Thieving Priest Is No Saint

When spiritual riches isn’t enough:

A Roman Catholic priest in central Pennsylvania will serve 11½ to 23 months behind bars for stealing more than $380,000 from his parish.


Authorities say 52-year-old former pastor Caesar Belchez transferred more than $190,000 from various accounts at St. Joseph the Worker Parish in Bonneauville to an online stock account and more than $120,000 to a personal account.

Belchez is accused of taking the money between 2006 and 2011 while he was pastor at Saint Joseph the Worker Catholic Church in Bonneauville.

On Religion: Frik Vermeulen, Unsung Genius

Finally, someone sorts through the world’s major faiths and helps us figure out “which Religion is right.”


We applaud South Africa’s Frik Vermeulen and his fearless decision to “way in and hopefully bring some sanity to the tables.”

Good Old Facebook

Via imgur.



Boston Bombs ‘Have Nothing To Do With Islam’

The Boston bombers’ religion is wholly immaterial, Muslims insist. Of course. Nothing to see here, move along.

“Unfortunately, there’s a double standard in the public’s view when an atrocity like this hits,” said Qasim Rashid, national spokesman for the national Ahmadiyya Muslim community.

“Who asked what religion Adam Lanza was?” asked Rashid, referring to the young man who mowed down 20 schoolchildren and six adults in Newtown, Conn., last year.

“If a non-Muslim commits an act of terrorism, they are thought of as responsible only for themselves. But when [it’s] a Muslim, the entire Muslim community is brought in.”

They could've been killed by anyone

Krystle Campbell, Martin Richard, Lu Lingzi, Sean Collier: Could’ve been killed by anyone

Rashid’s was a view echoed Friday by local and national Muslim leaders.

“A terrorist is a terrorist. A killer is a killer,” said Quresh Dahodwala, a nuclear physicist who lives in Cherry Hill. “To identify them with their religion is not fair.”

Except when the murderers act under perceived orders or inspiration from their god, their religious texts, and their resulting ideology. Then, I would say, it’s more than “fair” to mention that fact — then it’s motive, then it’s essential to the story, in order to understand who and what we’re dealing with.

People like Rashid and Dahodwala, who I’m sure are nice guys, are either delusional or dishonest when they say they can’t see the difference.

The same is true for Twitter users such as Nervana Mahmoud, who wrote: “Fact: Terrorism has no religion, race, or nationality.”

We can agree on the “race” and “nationality” part, my friend. As for religion, with Bill Maher, I’m going to have to beg to differ.


P.S. Wouldn’t it be lovely to be able to separate the crazy-violent ones from the kind and peaceable ones on their own say-so?

In the Wall Street Journal, an acquaintance of Tamerlan Tsarnaev recalls how he discussed Islamic violence with the would-be bomber earlier this year, saying “bombing civilians and justifying it under the Quran was wrong.” The future butcher agreed with him, responding, “Not all Muslims are like that.”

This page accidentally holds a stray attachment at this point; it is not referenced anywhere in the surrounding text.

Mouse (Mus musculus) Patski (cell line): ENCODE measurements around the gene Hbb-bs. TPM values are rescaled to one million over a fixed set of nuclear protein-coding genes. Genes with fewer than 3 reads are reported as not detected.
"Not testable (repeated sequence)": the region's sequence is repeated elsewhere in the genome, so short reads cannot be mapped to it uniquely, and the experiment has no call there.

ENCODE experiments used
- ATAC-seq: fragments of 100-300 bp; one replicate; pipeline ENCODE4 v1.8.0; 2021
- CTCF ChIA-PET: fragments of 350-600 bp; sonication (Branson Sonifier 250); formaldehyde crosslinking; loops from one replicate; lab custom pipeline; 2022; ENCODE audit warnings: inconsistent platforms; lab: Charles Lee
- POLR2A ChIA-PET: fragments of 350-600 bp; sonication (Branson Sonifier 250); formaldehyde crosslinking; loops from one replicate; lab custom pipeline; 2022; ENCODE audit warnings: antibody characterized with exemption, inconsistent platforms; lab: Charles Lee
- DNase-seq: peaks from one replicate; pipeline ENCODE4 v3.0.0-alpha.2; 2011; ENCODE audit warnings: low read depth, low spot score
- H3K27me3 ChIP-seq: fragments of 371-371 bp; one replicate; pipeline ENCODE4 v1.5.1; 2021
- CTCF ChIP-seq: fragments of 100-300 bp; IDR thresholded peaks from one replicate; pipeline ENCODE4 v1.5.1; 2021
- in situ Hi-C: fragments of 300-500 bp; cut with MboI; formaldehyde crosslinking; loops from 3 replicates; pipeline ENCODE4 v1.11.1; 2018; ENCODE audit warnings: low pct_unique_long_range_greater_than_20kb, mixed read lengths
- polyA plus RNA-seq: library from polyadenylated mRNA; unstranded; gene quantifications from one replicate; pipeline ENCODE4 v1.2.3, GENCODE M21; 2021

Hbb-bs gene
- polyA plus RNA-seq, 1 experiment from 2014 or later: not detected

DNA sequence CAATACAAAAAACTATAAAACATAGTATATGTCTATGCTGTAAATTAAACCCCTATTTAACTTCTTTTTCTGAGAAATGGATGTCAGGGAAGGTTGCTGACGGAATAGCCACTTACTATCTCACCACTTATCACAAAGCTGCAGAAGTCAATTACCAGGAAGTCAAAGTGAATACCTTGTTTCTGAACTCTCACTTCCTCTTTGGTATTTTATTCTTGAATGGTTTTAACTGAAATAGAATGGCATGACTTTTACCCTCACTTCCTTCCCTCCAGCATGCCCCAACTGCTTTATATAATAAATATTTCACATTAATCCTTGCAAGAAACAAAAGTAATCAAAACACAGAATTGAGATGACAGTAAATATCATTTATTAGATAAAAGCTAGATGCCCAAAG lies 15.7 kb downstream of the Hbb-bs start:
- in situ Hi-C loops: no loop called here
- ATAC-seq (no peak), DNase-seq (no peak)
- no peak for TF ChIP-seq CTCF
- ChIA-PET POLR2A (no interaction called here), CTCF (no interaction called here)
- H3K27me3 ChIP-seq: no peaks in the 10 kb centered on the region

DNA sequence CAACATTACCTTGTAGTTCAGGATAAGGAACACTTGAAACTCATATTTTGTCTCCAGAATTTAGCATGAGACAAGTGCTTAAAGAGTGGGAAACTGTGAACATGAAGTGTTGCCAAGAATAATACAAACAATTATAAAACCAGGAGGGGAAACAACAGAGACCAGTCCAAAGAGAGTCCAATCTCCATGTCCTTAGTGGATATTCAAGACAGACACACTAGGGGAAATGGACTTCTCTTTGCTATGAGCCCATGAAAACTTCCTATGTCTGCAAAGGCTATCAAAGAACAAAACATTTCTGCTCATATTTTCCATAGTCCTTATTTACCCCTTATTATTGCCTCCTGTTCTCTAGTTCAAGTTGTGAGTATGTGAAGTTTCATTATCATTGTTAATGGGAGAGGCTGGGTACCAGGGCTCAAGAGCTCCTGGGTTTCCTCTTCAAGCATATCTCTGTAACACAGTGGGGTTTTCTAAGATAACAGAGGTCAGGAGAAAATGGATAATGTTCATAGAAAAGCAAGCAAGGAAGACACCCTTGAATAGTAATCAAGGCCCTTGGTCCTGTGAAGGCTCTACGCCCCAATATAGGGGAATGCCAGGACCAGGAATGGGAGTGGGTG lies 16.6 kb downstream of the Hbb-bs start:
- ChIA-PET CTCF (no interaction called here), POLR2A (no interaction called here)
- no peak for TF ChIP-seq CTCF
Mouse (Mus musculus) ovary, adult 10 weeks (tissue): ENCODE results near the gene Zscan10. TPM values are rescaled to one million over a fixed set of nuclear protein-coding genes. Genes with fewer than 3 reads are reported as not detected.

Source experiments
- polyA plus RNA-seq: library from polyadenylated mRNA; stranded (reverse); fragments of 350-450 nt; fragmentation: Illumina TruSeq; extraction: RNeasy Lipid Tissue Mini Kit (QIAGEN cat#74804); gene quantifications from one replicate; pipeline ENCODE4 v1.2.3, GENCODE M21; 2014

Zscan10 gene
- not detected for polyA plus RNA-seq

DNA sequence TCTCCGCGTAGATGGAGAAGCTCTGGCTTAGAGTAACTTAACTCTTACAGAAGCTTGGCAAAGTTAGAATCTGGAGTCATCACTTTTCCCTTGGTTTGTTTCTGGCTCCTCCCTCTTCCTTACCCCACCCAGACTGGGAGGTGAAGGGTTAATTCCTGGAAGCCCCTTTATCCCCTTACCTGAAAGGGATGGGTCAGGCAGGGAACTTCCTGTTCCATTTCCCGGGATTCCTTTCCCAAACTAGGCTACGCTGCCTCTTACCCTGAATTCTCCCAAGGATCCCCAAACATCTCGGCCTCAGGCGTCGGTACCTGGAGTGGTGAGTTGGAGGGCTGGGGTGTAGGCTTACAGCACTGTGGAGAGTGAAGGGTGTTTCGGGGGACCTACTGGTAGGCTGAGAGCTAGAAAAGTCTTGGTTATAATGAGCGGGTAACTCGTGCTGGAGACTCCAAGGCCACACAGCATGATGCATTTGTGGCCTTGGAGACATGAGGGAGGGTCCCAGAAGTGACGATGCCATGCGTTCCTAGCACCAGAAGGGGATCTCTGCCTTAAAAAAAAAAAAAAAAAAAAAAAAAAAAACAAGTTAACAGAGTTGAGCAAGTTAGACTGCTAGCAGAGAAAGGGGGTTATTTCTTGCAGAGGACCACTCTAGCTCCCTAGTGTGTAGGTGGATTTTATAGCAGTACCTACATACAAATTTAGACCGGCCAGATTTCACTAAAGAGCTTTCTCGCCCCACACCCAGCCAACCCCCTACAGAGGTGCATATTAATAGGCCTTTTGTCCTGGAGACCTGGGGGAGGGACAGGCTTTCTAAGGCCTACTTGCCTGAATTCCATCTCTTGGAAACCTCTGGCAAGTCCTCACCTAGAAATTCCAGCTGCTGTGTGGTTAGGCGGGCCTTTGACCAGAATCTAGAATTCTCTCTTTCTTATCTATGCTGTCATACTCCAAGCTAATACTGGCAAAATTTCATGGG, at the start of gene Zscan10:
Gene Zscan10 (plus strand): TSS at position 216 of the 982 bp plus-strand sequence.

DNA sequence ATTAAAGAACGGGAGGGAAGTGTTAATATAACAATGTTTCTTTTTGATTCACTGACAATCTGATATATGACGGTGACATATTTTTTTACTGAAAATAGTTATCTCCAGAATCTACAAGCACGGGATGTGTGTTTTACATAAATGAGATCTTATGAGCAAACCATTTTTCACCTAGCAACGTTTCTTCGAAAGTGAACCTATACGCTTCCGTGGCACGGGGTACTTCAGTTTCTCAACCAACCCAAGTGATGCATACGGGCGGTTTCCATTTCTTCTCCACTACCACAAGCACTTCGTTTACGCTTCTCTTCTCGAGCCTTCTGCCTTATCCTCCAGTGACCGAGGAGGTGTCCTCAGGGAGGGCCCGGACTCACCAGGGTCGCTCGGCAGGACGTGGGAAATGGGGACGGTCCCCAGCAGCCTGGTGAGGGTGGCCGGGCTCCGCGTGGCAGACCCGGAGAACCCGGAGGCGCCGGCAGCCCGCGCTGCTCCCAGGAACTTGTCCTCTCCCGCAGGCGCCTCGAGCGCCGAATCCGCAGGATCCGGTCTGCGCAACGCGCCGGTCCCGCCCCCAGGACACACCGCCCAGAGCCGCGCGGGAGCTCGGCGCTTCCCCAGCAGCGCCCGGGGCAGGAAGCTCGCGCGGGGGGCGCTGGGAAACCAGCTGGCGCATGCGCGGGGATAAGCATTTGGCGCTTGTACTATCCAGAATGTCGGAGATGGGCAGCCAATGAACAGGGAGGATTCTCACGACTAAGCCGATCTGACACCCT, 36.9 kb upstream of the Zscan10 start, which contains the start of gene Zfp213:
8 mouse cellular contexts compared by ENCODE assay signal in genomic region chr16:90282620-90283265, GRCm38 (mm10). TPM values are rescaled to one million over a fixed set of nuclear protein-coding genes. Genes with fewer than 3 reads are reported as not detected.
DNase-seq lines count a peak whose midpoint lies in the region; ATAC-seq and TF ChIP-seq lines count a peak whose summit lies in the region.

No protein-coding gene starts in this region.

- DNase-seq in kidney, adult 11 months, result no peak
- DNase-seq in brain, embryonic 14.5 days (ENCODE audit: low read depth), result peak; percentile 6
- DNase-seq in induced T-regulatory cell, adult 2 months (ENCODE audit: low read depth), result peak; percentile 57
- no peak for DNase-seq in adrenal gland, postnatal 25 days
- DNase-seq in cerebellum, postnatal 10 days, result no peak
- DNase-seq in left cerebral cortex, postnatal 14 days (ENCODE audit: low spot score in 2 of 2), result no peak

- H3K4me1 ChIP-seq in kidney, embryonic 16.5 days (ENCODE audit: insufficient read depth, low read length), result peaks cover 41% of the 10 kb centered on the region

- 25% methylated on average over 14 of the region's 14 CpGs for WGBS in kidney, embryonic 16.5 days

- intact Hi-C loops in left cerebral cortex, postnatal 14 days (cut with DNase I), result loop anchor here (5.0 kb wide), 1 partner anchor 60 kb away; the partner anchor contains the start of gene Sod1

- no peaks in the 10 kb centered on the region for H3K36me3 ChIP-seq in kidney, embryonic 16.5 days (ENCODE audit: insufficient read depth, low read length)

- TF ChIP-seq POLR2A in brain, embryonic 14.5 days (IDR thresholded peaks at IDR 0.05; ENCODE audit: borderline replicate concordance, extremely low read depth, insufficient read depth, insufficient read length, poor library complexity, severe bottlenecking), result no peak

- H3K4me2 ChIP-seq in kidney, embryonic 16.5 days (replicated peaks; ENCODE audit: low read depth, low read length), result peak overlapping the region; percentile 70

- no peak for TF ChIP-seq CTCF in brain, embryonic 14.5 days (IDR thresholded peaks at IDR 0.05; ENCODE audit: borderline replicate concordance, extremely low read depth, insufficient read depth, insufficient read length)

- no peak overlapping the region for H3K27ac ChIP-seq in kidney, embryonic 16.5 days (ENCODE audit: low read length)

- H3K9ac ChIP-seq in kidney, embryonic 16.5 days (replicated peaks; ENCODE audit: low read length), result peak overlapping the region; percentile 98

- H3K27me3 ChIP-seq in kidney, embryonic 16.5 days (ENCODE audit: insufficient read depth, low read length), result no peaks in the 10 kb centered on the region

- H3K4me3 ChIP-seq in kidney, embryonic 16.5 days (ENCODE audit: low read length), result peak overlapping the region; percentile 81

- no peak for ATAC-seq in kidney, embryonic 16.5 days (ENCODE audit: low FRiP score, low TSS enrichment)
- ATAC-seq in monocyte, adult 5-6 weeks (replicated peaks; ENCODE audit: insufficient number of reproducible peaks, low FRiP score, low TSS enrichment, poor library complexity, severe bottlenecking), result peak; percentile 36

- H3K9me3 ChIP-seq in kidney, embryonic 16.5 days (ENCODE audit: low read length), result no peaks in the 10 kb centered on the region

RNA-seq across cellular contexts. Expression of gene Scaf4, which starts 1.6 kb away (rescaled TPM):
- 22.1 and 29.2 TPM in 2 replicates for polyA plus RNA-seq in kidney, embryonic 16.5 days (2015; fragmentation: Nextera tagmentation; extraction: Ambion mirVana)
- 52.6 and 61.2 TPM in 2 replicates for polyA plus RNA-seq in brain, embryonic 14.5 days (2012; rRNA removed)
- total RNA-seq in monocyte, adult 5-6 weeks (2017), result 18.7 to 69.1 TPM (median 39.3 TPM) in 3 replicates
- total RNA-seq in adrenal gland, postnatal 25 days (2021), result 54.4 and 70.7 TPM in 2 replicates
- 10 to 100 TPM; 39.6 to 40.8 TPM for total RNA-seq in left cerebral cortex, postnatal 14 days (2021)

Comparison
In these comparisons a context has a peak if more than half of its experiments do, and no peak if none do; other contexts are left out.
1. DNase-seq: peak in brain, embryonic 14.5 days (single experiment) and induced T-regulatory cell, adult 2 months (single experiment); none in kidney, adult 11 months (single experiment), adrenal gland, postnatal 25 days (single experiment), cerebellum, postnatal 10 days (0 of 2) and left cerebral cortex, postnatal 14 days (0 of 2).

[photos via NBC News and]

Pastor In Workman’s Comp Fraud Gets Off Easy

In Troy, NY, a part-time child-care worker for the Troy Housing Authority, Willie Bacote, said he hurt his back on the job two years ago. Bacote began drawing worker’s comp insurance.

But the State Insurance Fund thought there might be something fishy about Bacote’s claim, and had investigators keep an eye on him.

They monitored Bacote at his other job; he is also a pastor of Missing Link AME Zion Church, and runs a flea market at the church to support its operations. There, the insurance team repeatedly observed and video-recorded Bacote lifting and schlepping objects like couches, chairs, and heavy boxes.


The state reviewed his case and ruled that the pilfering pastor has to pay back the workman’s comp money.

While lesser men would have been given additional fines (most thieves don’t claim the mantle of godly goodness), the state of New York decided to let Bacote off lightly.

It appears from the video evidence that he is making valuable efforts on behalf of his community,

the ruling noted.

Two Down, Six to Go

Herbert and Catherine Schaible of Philadelphia had eight children. Four years ago, they refused to take their then-two-year-old son to the doctor when he contracted bacterial pneumonia. Instead, they decided to prove their faith in God by praying for their son to get better.

And prove it they did. The boy died.

The Schaibles only got probation, and the court ordered the parents to immediately consult with a doctor if any of their other children became sick, and to follow the doctor’s recommendations.


So they went home and multiplied some more, and somehow the fruit of their loins got unwell again — this time, it was an eight-month-old baby boy — and lo and behold, the other day, Jesus called him home too. For some odd reason, the Schaibles’ prayer had failed again.

A couple that was sentenced to probation after their 2-year-old died in 2009 from pneumonia have had another child die.

Herbert and Catherine Schaible, fundamentalist Christians who believe in the power of prayer ahead of modern medicine, recently had their 8-month-old son die, according to Philadelphia Police spokeswoman Jillian Russell.